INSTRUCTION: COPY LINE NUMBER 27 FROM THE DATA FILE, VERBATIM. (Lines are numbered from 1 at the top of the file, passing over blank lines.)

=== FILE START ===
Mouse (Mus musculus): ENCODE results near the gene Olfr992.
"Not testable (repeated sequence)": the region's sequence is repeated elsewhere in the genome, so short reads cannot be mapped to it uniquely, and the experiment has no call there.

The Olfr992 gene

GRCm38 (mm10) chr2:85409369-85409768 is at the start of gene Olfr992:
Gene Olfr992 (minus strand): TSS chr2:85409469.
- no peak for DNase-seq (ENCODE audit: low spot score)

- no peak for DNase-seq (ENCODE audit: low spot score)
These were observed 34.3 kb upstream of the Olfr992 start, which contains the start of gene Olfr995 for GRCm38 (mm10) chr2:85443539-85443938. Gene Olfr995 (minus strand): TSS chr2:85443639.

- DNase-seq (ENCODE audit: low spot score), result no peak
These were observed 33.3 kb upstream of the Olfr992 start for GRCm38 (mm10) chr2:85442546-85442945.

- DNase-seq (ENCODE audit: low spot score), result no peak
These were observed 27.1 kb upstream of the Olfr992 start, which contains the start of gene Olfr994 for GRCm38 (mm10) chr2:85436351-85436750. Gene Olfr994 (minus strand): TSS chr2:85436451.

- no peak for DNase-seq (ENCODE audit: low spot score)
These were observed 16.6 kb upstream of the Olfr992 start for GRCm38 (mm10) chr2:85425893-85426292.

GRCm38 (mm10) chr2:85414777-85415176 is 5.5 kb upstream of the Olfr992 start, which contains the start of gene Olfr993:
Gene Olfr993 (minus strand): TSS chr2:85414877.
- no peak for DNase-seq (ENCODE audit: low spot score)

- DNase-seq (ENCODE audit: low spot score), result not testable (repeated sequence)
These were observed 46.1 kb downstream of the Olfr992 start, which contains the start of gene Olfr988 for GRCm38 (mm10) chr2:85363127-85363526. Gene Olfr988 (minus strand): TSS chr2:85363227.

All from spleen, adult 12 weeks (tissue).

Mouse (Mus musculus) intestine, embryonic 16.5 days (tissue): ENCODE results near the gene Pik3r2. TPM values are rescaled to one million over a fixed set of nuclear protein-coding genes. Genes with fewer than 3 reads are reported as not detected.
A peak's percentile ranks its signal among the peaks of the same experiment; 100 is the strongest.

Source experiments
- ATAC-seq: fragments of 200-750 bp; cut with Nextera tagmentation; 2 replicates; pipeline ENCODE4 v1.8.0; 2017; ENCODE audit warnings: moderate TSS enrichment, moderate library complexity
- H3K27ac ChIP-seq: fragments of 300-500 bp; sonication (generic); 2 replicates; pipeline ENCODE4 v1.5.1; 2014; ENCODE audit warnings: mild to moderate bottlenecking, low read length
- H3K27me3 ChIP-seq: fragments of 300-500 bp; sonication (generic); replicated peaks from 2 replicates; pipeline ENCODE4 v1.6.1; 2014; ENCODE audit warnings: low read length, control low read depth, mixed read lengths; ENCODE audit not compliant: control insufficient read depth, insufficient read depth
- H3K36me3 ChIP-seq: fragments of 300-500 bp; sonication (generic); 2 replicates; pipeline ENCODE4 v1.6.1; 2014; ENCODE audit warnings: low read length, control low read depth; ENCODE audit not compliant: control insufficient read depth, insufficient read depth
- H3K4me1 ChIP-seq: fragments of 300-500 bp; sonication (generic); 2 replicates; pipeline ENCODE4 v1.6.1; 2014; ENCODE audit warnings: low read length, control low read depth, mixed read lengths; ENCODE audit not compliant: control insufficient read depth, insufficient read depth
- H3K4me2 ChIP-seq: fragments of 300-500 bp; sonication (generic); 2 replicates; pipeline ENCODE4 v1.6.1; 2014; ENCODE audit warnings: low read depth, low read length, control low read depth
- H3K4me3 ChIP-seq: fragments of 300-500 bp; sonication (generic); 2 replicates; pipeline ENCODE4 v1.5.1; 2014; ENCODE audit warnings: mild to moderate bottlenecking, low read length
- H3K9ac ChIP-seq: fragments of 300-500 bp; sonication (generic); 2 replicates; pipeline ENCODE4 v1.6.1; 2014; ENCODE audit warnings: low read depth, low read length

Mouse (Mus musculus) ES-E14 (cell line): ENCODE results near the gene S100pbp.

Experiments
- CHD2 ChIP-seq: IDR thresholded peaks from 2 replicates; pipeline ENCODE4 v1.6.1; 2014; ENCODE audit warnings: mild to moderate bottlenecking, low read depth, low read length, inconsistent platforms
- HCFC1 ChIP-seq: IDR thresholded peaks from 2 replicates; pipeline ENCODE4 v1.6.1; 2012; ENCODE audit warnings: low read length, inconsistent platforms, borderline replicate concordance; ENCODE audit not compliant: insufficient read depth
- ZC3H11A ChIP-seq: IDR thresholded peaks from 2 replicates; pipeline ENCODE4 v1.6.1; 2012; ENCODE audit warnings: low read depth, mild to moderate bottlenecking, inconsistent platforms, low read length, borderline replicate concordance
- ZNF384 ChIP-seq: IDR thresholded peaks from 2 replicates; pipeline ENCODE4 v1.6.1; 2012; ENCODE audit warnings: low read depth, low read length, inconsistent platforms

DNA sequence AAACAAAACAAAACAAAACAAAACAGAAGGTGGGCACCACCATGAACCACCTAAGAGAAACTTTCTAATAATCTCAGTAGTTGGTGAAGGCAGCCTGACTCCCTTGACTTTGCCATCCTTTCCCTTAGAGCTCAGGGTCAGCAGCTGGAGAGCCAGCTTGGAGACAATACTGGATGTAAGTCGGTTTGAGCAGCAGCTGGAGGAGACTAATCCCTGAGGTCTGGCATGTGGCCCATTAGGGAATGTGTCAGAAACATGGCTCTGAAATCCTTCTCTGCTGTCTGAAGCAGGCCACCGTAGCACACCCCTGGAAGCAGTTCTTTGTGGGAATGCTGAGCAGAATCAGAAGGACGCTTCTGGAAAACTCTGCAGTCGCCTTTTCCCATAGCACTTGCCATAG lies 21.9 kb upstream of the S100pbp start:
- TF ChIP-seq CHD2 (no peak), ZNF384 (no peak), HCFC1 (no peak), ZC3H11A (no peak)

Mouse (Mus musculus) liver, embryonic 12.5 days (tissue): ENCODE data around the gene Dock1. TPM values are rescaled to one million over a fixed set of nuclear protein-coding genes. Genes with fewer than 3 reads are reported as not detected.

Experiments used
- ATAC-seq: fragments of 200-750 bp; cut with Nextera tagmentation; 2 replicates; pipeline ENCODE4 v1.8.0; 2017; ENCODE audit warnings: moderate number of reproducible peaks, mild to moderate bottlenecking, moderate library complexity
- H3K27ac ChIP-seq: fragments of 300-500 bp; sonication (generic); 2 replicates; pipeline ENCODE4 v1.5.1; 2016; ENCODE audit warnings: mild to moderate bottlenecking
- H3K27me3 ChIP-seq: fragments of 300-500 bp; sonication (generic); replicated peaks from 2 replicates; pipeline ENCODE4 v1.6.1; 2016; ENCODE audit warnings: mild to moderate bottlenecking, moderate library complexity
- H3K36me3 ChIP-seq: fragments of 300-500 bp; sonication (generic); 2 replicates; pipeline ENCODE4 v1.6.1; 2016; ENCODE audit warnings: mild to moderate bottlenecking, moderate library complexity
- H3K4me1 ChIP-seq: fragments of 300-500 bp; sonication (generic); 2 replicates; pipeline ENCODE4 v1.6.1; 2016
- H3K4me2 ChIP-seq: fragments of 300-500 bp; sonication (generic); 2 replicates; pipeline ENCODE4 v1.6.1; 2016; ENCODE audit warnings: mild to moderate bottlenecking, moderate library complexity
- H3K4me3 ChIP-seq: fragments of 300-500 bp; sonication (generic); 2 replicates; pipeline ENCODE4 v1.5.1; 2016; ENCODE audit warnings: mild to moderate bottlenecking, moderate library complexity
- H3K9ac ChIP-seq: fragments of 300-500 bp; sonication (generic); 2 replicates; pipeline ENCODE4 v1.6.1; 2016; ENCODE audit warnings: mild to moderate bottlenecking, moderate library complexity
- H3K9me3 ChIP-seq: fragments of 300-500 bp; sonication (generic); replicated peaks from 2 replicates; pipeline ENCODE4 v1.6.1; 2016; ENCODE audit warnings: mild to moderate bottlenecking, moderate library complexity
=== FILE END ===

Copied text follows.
- H3K36me3 ChIP-seq: fragments of 300-500 bp; sonication (generic); 2 replicates; pipeline ENCODE4 v1.6.1; 2014; ENCODE audit warnings: low read length, control low read depth; ENCODE audit not compliant: control insufficient read depth, insufficient read depth